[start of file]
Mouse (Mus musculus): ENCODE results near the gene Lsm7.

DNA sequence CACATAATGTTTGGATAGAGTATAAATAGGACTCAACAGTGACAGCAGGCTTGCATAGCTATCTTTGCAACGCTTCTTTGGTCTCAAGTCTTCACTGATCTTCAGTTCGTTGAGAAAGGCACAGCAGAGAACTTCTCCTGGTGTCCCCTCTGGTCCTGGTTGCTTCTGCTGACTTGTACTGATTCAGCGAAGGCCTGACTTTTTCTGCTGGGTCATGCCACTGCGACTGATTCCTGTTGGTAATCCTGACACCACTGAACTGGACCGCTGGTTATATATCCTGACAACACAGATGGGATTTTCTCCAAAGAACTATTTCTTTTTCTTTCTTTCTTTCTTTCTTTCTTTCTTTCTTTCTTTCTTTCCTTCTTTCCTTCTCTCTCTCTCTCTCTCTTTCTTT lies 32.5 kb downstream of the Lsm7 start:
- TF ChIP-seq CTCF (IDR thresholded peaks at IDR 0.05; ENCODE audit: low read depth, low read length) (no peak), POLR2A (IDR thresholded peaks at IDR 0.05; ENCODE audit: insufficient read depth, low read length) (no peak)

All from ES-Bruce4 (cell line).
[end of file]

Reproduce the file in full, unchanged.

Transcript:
Mouse (Mus musculus): ENCODE results near the gene Lsm7.

DNA sequence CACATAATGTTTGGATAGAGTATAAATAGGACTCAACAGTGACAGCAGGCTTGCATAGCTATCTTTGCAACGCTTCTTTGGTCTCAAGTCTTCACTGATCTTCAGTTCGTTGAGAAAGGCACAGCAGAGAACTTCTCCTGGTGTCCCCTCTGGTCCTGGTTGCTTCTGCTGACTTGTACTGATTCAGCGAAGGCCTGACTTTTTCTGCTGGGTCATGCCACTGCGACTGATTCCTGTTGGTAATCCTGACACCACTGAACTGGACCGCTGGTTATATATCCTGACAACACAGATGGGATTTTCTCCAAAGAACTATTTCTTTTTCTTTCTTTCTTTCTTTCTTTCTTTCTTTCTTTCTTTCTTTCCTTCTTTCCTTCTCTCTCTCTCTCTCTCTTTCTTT lies 32.5 kb downstream of the Lsm7 start:
- TF ChIP-seq CTCF (IDR thresholded peaks at IDR 0.05; ENCODE audit: low read depth, low read length) (no peak), POLR2A (IDR thresholded peaks at IDR 0.05; ENCODE audit: insufficient read depth, low read length) (no peak)

All from ES-Bruce4 (cell line).